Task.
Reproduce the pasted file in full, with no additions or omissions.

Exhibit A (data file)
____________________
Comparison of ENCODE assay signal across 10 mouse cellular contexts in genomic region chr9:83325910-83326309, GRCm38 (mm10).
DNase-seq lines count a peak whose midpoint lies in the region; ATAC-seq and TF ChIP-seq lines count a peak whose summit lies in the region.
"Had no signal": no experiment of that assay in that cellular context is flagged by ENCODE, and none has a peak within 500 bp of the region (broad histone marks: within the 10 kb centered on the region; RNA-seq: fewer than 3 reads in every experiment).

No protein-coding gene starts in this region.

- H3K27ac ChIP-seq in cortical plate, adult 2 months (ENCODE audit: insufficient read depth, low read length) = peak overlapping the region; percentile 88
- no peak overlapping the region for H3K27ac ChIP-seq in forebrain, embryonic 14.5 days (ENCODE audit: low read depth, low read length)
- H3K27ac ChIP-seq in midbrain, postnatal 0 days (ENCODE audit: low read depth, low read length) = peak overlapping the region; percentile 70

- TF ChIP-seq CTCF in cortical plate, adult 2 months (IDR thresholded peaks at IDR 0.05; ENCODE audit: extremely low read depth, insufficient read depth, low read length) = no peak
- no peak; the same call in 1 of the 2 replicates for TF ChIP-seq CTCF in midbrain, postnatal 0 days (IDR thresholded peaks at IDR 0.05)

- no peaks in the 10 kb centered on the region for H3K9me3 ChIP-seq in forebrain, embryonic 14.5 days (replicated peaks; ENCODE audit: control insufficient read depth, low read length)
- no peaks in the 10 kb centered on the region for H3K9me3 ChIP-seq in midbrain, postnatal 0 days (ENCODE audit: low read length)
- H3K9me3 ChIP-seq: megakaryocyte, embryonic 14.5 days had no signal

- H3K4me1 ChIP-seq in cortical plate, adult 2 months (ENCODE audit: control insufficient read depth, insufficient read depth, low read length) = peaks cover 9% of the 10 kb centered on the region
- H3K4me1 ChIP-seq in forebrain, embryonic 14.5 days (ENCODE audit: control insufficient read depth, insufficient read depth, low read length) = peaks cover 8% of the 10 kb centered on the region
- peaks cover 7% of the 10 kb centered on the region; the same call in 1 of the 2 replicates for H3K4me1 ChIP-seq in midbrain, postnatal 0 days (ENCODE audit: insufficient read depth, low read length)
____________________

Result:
Comparison of ENCODE assay signal across 10 mouse cellular contexts in genomic region chr9:83325910-83326309, GRCm38 (mm10).
DNase-seq lines count a peak whose midpoint lies in the region; ATAC-seq and TF ChIP-seq lines count a peak whose summit lies in the region.
"Had no signal": no experiment of that assay in that cellular context is flagged by ENCODE, and none has a peak within 500 bp of the region (broad histone marks: within the 10 kb centered on the region; RNA-seq: fewer than 3 reads in every experiment).

No protein-coding gene starts in this region.

- H3K27ac ChIP-seq in cortical plate, adult 2 months (ENCODE audit: insufficient read depth, low read length) = peak overlapping the region; percentile 88
- no peak overlapping the region for H3K27ac ChIP-seq in forebrain, embryonic 14.5 days (ENCODE audit: low read depth, low read length)
- H3K27ac ChIP-seq in midbrain, postnatal 0 days (ENCODE audit: low read depth, low read length) = peak overlapping the region; percentile 70

- TF ChIP-seq CTCF in cortical plate, adult 2 months (IDR thresholded peaks at IDR 0.05; ENCODE audit: extremely low read depth, insufficient read depth, low read length) = no peak
- no peak; the same call in 1 of the 2 replicates for TF ChIP-seq CTCF in midbrain, postnatal 0 days (IDR thresholded peaks at IDR 0.05)

- no peaks in the 10 kb centered on the region for H3K9me3 ChIP-seq in forebrain, embryonic 14.5 days (replicated peaks; ENCODE audit: control insufficient read depth, low read length)
- no peaks in the 10 kb centered on the region for H3K9me3 ChIP-seq in midbrain, postnatal 0 days (ENCODE audit: low read length)
- H3K9me3 ChIP-seq: megakaryocyte, embryonic 14.5 days had no signal

- H3K4me1 ChIP-seq in cortical plate, adult 2 months (ENCODE audit: control insufficient read depth, insufficient read depth, low read length) = peaks cover 9% of the 10 kb centered on the region
- H3K4me1 ChIP-seq in forebrain, embryonic 14.5 days (ENCODE audit: control insufficient read depth, insufficient read depth, low read length) = peaks cover 8% of the 10 kb centered on the region
- peaks cover 7% of the 10 kb centered on the region; the same call in 1 of the 2 replicates for H3K4me1 ChIP-seq in midbrain, postnatal 0 days (ENCODE audit: insufficient read depth, low read length)